Recently in the Habitable Zones & Global Climate Category


During a live Google Hangout, three astrophysicists -- Zachory Berta-Thompson, Bruce Macintosh and Marie-Eve Naud -- discussed the huge variety of planets discovered so far, how close we are to being able to see other Earth-like planets, and all that remains unknown.

Identifying the source of Earth's water is central to understanding the origins of life-fostering environments and to assessing the prevalence of such environments in space.

Water On Earth Is Older Than Our Sun

A pioneering new study has shown that water found on Earth predates the formation of the Sun -- raising hopes that life could exist on exoplanets, the planets orbiting other stars in our galaxy.

Clear Skies and Water Vapor on an Exoplanet

Astronomers using data from three of NASA's space telescopes -- Hubble, Spitzer and Kepler -- have discovered clear skies and steamy water vapor on a gaseous planet outside our solar system.

The detection and atmospheric characterization of super-Earths is one of the major frontiers of exoplanetary science. Currently, extensive efforts are underway to detect molecules, particularly H2O, in super-Earth atmospheres.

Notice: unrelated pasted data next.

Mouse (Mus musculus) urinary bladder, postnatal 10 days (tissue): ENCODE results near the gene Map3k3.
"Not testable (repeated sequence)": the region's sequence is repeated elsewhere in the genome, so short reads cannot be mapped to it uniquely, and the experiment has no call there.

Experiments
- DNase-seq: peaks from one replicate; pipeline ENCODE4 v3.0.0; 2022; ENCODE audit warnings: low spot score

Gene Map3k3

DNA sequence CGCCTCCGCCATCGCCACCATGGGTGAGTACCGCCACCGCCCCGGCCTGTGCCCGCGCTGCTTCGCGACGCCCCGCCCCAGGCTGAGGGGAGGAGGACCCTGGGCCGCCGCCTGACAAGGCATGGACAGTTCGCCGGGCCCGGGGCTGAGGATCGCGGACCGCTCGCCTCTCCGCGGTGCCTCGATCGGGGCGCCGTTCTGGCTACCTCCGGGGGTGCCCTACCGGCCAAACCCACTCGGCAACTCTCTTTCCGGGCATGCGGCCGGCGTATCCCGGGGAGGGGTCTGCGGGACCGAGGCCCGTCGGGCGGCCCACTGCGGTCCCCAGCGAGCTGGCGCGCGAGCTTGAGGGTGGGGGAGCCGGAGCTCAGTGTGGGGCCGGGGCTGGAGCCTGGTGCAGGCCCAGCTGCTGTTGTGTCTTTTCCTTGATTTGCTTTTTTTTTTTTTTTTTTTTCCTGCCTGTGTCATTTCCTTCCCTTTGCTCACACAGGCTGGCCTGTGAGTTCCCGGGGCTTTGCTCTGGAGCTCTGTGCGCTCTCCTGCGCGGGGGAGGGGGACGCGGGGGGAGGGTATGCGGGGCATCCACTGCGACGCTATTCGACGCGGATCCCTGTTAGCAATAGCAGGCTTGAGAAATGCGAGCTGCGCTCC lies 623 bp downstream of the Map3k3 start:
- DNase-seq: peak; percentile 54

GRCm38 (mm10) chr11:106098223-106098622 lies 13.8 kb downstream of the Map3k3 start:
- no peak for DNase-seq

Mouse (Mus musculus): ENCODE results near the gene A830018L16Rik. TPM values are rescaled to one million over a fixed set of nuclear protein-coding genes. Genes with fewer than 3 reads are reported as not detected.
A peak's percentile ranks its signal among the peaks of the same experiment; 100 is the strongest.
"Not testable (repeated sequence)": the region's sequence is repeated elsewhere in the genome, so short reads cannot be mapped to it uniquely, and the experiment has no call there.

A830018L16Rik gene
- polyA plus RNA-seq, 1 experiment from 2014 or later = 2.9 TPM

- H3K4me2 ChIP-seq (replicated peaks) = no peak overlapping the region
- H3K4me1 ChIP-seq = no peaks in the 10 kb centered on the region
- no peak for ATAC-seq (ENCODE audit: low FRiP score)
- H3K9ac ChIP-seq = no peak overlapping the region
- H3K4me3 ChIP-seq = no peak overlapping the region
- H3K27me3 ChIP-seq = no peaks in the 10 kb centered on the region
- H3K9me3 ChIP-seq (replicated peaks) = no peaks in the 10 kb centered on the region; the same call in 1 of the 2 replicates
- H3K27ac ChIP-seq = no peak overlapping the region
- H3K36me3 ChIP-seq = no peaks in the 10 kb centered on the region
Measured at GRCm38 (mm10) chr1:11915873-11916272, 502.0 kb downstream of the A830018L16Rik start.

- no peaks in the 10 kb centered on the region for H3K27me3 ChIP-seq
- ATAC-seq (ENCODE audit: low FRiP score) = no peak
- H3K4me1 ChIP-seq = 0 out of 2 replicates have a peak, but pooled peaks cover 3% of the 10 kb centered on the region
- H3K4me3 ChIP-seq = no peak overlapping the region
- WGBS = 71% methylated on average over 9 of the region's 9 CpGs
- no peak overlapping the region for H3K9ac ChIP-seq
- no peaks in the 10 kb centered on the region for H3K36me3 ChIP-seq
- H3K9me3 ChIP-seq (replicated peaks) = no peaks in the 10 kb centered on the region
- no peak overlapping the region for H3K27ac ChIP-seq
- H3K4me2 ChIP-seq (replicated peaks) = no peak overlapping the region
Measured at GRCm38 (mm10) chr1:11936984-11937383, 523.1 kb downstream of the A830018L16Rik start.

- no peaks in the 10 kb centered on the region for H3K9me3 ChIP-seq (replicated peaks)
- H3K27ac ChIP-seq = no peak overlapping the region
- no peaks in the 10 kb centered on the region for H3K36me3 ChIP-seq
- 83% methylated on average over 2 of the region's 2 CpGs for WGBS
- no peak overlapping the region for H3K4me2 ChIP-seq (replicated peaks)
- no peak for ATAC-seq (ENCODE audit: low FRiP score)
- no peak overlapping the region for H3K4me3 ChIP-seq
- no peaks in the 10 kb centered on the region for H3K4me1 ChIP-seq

Spectroscopic observations of exoplanets are crucial to infer the composition and properties of their atmospheres. HD 189733b is one of the most extensively studied exoplanets and is a corner stone for hot Jupiter models.

A team of scientists led by Carnegie's Jacqueline Faherty has discovered the first evidence of water ice clouds on an object outside of our own Solar System.

Several circumbinary planets have recently been discovered. The orbit of a planet around a binary stellar system poses several dynamic constraints.

The principle definition of habitability for exoplanets is whether they can sustain liquid water on their surfaces, i.e. that they orbit within the habitable zone.

A reasonable basis for future astronomical investigations of exoplanets lies in our best knowledge of the planets and satellites in the Solar System.